Rule 40 imposes specific duties on GALs, when representing a child:

  • To conduct an independent investigation of the child’s circumstances.
  • Get medical, school and other private information related to the child.
  • Review court files of the child and siblings and obtain all pleadings.
  • Review any Department of Children’s Services records, such as TFACTS.
  • Discuss the case with other involved lawyers.
  • Interview the parents and child, with permission.
  • Review parental records, such as criminal, medical and psychiatric records, as law permits.
  • Interview other people involved with the child, such as teachers, coaches and neighbors.
  • Explain to the child the subject matter of the lawsuit, the child’s rights, the court process, the Guardian’s role and responsibilities, what to expect at each hearing and the significance of any orders.
  • Assess the child’s needs and any available resources and make sure the child gets to them.
  • Prepare the child to testify as necessary.
  • Advocate for the child’s best interest in court and other forums.
  • Participate in depositions, mediation, etc., and file related pleadings.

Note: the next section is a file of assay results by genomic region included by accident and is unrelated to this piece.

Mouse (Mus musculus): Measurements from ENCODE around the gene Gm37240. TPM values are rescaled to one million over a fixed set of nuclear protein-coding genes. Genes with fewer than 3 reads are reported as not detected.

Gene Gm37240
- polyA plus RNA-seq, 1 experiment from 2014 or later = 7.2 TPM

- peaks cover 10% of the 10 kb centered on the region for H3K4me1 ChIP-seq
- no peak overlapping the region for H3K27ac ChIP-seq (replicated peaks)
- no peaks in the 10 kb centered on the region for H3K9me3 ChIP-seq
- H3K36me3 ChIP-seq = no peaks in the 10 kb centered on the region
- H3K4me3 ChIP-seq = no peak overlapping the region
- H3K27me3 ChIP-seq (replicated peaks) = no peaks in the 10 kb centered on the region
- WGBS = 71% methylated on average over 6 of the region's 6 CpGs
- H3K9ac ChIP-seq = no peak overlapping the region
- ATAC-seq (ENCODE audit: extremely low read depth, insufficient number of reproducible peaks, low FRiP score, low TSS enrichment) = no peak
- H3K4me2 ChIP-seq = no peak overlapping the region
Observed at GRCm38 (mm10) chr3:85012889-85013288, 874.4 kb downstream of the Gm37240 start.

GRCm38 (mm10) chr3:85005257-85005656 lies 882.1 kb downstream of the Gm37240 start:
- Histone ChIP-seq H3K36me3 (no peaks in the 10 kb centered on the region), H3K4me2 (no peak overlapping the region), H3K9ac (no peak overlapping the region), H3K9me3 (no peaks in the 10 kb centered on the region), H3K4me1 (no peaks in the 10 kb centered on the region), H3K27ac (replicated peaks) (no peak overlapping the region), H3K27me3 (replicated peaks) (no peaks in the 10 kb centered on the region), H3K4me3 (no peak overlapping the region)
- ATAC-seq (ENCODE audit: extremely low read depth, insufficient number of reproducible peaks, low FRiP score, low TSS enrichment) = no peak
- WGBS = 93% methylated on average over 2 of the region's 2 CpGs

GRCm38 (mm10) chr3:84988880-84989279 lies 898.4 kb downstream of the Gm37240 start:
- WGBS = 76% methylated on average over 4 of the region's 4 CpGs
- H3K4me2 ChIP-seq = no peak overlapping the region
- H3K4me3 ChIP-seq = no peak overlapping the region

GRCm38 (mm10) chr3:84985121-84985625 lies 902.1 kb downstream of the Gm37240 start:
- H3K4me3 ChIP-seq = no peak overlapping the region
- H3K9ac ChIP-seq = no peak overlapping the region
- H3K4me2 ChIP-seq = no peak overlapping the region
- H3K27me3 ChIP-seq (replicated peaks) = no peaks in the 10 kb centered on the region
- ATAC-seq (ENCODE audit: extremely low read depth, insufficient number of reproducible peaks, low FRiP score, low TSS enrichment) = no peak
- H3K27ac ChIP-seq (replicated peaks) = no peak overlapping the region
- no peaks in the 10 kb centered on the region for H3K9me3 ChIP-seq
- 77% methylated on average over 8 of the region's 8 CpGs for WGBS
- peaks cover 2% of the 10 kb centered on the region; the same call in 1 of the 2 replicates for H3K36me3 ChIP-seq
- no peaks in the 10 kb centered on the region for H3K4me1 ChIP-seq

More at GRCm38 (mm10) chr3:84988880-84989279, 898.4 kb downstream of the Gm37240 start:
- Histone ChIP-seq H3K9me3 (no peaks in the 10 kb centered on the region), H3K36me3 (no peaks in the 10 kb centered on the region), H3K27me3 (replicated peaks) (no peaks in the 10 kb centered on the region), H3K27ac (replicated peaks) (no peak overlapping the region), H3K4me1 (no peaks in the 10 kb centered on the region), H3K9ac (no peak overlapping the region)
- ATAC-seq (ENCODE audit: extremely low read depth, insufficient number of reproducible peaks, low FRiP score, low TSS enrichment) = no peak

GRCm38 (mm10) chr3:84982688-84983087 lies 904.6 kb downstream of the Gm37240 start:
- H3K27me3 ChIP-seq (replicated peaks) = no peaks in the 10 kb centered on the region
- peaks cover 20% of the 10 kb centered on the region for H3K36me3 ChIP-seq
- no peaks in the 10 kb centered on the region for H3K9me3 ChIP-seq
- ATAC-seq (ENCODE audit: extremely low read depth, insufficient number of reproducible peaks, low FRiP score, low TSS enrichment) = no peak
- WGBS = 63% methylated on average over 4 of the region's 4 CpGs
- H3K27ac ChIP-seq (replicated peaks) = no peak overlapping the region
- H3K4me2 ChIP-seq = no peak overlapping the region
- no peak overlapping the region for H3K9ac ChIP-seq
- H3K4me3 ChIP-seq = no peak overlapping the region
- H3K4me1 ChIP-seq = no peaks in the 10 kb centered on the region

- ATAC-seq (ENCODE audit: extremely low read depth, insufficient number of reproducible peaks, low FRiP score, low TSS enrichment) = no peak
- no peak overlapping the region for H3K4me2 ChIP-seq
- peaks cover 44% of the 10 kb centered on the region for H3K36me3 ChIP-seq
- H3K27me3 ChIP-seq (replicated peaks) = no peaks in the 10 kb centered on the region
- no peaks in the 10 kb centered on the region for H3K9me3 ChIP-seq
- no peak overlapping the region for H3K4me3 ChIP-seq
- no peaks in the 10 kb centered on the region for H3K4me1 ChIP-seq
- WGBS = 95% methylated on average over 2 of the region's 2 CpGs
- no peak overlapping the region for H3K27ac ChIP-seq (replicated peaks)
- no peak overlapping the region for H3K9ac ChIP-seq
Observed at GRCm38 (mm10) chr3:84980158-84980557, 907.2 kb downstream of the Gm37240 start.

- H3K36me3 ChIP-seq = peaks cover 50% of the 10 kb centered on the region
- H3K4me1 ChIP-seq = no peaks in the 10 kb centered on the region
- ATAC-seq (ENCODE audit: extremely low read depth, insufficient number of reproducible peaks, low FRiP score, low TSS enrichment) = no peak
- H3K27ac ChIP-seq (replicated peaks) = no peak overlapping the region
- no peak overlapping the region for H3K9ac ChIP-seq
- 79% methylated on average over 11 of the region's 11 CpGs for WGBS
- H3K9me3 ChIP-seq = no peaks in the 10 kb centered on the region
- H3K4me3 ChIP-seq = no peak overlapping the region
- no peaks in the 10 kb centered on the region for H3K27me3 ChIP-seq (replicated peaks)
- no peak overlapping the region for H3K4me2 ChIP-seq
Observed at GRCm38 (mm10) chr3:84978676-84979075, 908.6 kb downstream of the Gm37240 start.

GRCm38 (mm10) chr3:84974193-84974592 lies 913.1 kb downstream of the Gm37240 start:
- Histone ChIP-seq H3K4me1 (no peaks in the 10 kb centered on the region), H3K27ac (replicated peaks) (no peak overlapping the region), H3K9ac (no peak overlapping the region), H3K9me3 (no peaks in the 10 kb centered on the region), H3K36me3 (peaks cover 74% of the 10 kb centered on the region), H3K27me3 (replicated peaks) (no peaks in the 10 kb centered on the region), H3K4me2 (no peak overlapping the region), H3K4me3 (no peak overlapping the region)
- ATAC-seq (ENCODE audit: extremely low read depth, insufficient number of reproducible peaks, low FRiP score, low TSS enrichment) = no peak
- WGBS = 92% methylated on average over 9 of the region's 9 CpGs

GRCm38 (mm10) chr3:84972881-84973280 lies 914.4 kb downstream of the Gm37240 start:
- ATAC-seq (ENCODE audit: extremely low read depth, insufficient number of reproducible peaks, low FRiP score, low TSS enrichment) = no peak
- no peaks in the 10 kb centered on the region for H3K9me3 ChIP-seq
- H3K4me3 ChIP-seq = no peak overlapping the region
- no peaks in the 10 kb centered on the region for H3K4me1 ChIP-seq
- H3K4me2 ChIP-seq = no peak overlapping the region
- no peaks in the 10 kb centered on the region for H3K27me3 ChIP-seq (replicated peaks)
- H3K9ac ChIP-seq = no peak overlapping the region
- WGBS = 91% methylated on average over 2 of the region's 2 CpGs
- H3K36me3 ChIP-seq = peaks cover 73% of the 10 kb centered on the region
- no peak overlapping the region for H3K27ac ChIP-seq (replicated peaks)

• Monitor compliance with Orders.
  • File any appropriate appeals.

Sometimes what the child wants and what the GAL believes to be in the child’s best interest are different. When this happens, the GAL is to discuss the different options with the child, and if the child persists in that position, the GAL should petition the Court for the appointment of a fourth attorney to advocate for the child’s preference. This attorney is called an Attorney Ad Litem.

GALs have a lot of work to do and are usually intimately familiar with the facts of the case. Therefore, Courts tend to show a lot of deference to the GAL – more than Courts typically show to the lawyers for either parent. Lawyers for the parents must be sure GALs do not use that deference to step over any boundaries. For instance, GALs are not witnesses, and they have to follow the same procedures, the same rules of evidence, and the same rules of civil procedure that any other lawyer follows. Guardians will often attempt to submit a “report and recommendations” to the Court – this is expressly prohibited and should be objected to.

It is important for your lawyer to have a good working relationship with the Guardian Ad Litem if one is appointed. At Held Law Firm, we already get most of the records that GALs are required to obtain as part of our general work-up of your file, and, our advice to you is likely going to be to make their job easier by sharing those records with them. GALs can also be that neutral third party to give perspective on your case before you go in front of a judge.

As always, having an experienced attorney is your best bet to using the services of a Guardian Ad Litem to help your child. Give us a call at (865) 637-6550, and we’ll be happy to help.